Even before it arrived at the Royal Academy in May 1922, Short Cut across the Fields was much admired. It had been the most important new picture shown at a retrospective exhibition of Stanhope Forbes’s work at the Passmore Edwards Gallery in Newlyn in March of that year. One local reviewer described it as ‘full of the golden light of a harvest afternoon’, while another referring to the ‘milk-cart’, set in one of the meadows around the village of Paul with a glimpse of the bay ‘in strong sunshine’, characterised this ‘world’ as ‘his wonderland, teeming with novelties’. It was a fine tribute to the excellent summer of the previous year.
Those who first saw the picture would readily recognize its three principal characters. The elderly ‘pilot’ of the cart appeared with the girl in Three Generations, c. 1915, while the girl in her saffron jumper is probably that in Girl in a Wicker Chair, c. 1915-20. The boy leading the pony in this instance, drives the cart in The Huskster, 1917 (Private Collection) and is given the task of leading a harvest waggon in On Paul Hill (Penlee Museum and Art Gallery, Penzance), Forbes’s principal contribution to the Royal Academy in 1923. However, for the present, the milk cart, painted at the same time by Maud, the artist’s wife, was the subject that occupied the artist’s attention.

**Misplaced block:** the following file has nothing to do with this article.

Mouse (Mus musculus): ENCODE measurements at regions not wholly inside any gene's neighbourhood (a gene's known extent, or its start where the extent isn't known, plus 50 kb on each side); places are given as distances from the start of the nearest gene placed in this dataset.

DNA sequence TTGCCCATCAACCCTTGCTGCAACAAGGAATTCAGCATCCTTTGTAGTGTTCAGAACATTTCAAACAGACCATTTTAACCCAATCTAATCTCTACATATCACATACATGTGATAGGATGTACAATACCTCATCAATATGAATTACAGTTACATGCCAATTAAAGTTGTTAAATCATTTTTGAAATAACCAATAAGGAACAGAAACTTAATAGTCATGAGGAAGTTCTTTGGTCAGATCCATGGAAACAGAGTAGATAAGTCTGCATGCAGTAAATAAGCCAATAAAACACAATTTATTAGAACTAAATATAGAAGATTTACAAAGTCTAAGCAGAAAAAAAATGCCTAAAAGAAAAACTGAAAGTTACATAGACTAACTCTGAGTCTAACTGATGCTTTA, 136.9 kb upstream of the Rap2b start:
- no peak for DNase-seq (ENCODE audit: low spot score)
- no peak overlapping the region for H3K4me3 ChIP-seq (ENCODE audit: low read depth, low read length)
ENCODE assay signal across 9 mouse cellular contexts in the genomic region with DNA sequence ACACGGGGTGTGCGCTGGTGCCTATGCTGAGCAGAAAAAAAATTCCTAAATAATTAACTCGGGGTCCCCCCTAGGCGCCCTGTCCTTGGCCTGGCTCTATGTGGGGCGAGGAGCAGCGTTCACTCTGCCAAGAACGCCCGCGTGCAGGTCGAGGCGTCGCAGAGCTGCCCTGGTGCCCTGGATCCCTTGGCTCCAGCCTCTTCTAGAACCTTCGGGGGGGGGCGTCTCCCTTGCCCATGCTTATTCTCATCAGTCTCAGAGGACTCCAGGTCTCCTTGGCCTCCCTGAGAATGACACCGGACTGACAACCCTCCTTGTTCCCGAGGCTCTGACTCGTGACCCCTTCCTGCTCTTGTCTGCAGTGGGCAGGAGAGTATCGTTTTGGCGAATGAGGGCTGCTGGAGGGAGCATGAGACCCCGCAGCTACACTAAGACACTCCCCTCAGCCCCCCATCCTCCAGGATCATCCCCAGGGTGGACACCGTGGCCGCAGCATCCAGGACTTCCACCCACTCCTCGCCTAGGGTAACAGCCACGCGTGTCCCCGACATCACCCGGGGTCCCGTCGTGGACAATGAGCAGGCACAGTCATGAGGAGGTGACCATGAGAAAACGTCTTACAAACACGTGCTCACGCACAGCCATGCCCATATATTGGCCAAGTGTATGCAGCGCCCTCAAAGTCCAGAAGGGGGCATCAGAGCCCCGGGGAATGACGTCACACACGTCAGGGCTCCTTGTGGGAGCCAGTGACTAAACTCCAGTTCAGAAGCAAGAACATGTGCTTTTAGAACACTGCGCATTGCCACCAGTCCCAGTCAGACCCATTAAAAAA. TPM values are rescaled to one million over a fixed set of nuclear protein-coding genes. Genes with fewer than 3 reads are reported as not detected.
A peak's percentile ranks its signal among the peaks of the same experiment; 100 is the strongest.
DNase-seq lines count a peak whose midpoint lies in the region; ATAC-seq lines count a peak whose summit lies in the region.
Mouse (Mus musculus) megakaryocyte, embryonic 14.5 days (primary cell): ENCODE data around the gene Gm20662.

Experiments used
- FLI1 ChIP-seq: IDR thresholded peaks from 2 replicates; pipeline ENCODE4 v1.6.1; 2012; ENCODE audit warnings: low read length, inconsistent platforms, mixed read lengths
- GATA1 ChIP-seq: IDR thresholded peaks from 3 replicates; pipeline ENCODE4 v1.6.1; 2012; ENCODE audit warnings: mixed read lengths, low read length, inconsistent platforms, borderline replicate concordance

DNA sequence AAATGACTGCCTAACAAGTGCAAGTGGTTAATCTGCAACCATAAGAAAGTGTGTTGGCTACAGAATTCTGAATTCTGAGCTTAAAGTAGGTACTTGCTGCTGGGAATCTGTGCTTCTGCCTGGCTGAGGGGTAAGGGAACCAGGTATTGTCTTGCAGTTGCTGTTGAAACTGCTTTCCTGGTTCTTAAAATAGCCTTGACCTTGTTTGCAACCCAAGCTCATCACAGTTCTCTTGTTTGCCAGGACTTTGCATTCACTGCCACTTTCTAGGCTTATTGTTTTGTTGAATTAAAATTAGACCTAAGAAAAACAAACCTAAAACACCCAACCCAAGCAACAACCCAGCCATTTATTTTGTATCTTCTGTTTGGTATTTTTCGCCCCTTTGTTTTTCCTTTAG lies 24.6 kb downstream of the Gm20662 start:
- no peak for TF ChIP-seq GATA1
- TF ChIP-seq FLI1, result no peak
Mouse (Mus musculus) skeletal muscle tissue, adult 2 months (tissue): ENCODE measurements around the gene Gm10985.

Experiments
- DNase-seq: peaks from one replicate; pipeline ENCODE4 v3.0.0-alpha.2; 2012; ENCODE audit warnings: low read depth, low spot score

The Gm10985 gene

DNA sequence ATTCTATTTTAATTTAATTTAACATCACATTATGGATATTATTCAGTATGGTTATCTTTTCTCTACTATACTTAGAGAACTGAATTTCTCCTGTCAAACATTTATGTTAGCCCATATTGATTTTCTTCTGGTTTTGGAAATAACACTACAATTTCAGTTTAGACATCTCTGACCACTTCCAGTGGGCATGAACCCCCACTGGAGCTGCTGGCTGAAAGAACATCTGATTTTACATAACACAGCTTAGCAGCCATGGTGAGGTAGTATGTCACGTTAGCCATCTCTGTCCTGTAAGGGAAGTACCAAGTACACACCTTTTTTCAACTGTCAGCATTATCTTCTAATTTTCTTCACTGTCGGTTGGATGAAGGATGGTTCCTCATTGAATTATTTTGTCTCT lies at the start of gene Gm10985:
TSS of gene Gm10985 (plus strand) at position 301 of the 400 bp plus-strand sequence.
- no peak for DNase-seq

Since the early 1890s, when he moved up the hill from Newlyn and eventually built his house and studio at Higher Faugan, Forbes had begun to haunt the high roads around Paul and the tiny hamlet of Sheffield. Country carts now featured more frequently than fishing boats, to such an extent that he was approached in 1909 to provide colour illustrations of recent work for Mary R. Mitford’s Sketches of English Life and Character. Although these are all Cornish scenes, and Mitford’s observations were drawn from the Home Counties, they had universal appeal. In recounting anecdotes and country lore, typical rustics and seasonal tasks, the author was valorising English rural life, to Forbes’s visual refrain. He could tell his own story, and while we do not know if his elder carter was a ‘veteran of the tap room’, age and experience are etched on his face. W.H. Hudson, at the same time, had been quite specific about the classic Cornish physiognomy, finding the old farmers around Penzance similar to the ‘intensely Irish type’, and at four-score years they could ‘once up on the seat … drive a cart or trap or reaping machine as well as anyone’.
For his part, Forbes had a life-long commitment to a race that regarded itself as un-English. ‘Our rustics’, he declared in his early thirties, ‘are not Greek gods, but their healthy sunburnt faces are often handsome; and though our country peasant women have not the elegance …[of] those who have led lives of ease, their unstudied action is beautiful in its way’. This remained his goal throughout his long career, and it is what he aimed to show in the three figures taking a short cut across the fields. For The Cornishman, these were observations best reserved for the artist. ‘We become so familiar’, it reported, ‘with … the physique and dress of our neighbours, that we fail to see them as they are …’ We need the artist to tell us what we see and ‘he must refuse to grow old and unseeing’.